Measuring Your Social Influence

There are two web based applications that will measure your influence on the web: Kloutand Kred. Here is what you need to know about this genre of application and how it can be useful. 

Maybe it all started with Malcolm Gladwell’s book, The Tipping Point. Or maybe it came before that. But for the last ten years measuring an individual’s influence on society has gained attention. There is a desire to objectively quantify the impact of individuals words or actions. 

This is a big deal for business. Take for example the employer hiring new employees. If the employer can identify a potential hire who has 10x as much social influence as the other job applicants, they will obviously know which person to employ. Measuring influence can also play into compensation and salaries. A high “influence score” can be a big asset on a resume. 

So how do you measure an individual’s influence? That is the question that Klout and Kred are attempting to answer. 

Klout started to gain attention about two years ago. I first came across them as an embedded score in HootSuiet’s contact view. Basically, they score anyone who is on Twitter with a score on a scale from 1-100. A person connects their social accounts to the app and they scan your social interaction. Their algorithm generates a score that is updated on a daily basis. Here is how they describe what they are measuring:

“Klout was founded in 2008 to help you measure and leverage your influence. We believe influence is the ability to drive action. For example, Oprah’s opinion on literature has inspired millions to read titles from her book club. But you don’t have to be Oprah to have influence. You influence your friend when she listens to a song you recommend on Facebook. You influence your coworker when he checks out an article you posted on LinkedIn and shares it with someone else. Social actions like these are a reflection of influence.”

There have been many critics of Klout. It seems like they get as much grief as they get praise. But over the last three months they have gained a lot of momentum. Their CEO has appeared in numerous articles and they seem to be around for the long haul. Here is one interview.  

The second influence measurement tool is Kred. Kred is the new kid on the block and has the “coming soon” sign on a number of its features. There are a number of similarities between Kred and Klout, but it would appear that Kred is attempting to build off of Klout’s mistakes. 

They have created a score that is based on 1-1000 scale and work only with Twitter at the time of this writing. Their greatest strength is that they make the scoring process transparent. So users are able to watch their score go up and down as they interact on the web. 

At this point, both of these platforms are early on in development. They are pioneering a new tool and there are a lot of questions and challenges too be determined.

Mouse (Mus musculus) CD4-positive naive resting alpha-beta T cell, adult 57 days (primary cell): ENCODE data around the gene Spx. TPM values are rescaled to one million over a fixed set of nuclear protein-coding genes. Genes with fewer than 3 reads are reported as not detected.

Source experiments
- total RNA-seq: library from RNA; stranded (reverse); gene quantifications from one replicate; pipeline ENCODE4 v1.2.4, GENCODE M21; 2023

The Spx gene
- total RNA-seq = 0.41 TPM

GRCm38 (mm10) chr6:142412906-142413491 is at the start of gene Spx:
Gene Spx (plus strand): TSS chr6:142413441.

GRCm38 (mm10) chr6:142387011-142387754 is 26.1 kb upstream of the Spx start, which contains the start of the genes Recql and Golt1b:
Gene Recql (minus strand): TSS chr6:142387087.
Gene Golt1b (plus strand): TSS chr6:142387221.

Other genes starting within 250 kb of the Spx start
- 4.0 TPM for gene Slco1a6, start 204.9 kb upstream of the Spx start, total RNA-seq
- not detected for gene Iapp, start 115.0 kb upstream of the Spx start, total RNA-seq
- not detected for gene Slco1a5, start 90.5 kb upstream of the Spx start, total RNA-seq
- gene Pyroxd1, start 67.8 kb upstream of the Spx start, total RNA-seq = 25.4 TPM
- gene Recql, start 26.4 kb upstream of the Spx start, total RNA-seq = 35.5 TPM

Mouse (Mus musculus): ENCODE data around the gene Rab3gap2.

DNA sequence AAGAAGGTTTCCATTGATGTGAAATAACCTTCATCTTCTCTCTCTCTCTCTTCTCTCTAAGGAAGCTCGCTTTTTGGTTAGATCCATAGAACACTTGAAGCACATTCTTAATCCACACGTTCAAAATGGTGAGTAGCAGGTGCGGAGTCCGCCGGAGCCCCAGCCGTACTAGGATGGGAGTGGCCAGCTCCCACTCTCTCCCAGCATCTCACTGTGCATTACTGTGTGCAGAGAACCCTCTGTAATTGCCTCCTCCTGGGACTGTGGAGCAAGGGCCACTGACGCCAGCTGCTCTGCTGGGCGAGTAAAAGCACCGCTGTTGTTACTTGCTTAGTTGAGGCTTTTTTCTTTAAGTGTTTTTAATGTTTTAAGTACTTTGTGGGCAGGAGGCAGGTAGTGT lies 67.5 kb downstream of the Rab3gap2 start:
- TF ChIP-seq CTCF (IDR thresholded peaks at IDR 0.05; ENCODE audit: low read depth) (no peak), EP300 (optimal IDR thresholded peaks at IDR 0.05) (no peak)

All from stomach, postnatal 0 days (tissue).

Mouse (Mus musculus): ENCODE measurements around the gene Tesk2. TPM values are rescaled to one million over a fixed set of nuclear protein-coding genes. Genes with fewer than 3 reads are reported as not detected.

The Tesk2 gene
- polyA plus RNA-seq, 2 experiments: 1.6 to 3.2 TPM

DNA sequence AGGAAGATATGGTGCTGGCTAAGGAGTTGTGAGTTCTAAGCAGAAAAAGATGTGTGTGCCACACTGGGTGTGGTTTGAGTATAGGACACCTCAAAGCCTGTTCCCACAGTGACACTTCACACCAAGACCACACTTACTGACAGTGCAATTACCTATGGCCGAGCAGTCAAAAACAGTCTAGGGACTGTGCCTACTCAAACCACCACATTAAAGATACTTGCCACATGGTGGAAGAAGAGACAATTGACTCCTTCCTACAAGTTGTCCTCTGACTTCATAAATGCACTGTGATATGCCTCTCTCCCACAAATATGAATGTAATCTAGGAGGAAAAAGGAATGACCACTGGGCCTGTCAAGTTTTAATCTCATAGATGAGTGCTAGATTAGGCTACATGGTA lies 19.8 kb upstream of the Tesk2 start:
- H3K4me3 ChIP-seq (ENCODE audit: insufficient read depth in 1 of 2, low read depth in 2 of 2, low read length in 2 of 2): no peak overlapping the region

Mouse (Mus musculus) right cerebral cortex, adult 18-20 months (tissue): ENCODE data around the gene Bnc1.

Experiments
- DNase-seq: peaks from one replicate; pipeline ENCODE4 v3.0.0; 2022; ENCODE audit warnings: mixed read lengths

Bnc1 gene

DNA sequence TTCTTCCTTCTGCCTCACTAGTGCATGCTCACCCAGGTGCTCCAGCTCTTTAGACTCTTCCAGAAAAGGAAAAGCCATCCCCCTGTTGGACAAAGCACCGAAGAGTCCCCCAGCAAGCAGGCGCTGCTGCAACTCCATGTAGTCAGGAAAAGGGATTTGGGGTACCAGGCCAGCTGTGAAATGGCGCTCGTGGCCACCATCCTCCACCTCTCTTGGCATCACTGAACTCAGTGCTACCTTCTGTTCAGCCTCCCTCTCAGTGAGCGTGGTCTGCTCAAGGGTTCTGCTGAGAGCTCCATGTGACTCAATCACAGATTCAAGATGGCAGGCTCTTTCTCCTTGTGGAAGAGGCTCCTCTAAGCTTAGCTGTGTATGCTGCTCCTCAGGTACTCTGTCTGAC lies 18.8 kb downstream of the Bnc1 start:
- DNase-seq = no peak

Application For the Christian Leader

I’m reminded of Jesus statement in Matthew 5:13-16 “You are the salt of the earth; but if the salt loses its flavor, how shall it be seasoned? It is then good for nothing but to be thrown out and trampled underfoot by men. 14 “You are the light of the world. A city that is set on a hill cannot be hidden. 15 Nor do they light a lamp and put it under a basket, but on a lampstand, and it gives light to all who are in the house. 16 Let your light so shine before men, that they may see your good works and glorify your Father in heaven.

The call to be an influence in the world is not a question. Jesus told the disciples to be salt and light. We are called to influence the world around us. 

It is important to point out that the change that occurs in others does not originate in us. Truly, God is influencing the world. We are invited into the process of change he is authoring in individual’s lives. As we speak and do the things he is leading us in, we should be impacting others. Paul expressed this beautifully when he wrote to the Corinthians about his influence on their lives; “clearly you are an epistle of Christ, ministered by us, written not with ink but by the Spirit of the living God, not on tablets of stone but on tablets of flesh, that is, of the heart.” (2 Cor. 3:3)

To Klout and Kred’s shame, they are evaluating ones influence in quantity. The actual quality of change is not scored. They are measuring breadth of influence but not doing a lot with depth. (How could they?) The edification that takes place as another person reads the scripture I post to my Facebook wall cannot be measured with a mere “like”. There is a hidden work that is taking place in peoples hearts and that will remain unseen no matter how much technology progresses. 

At the same time, Klout and Kred are evaluating my influence based on my ability to move others to action. What a great concept! I don’t want to just make people feel good, but I want people to speak and do based on what I share. “Imitate me, just as I also imitate Christ.” (1 Cor. 11:1)

So for now, Klout and Kred serve as a rough measurement tool that encourages me to stay active in developing my influence in other peoples lives. It is a reminder to participate in the community of friends and followers that God has given me. And it is an external motivator pushing me to do what I know is right. 

Are you using either of these two applications? How do you think they compliment or hinder a Christian’s activity on the internet?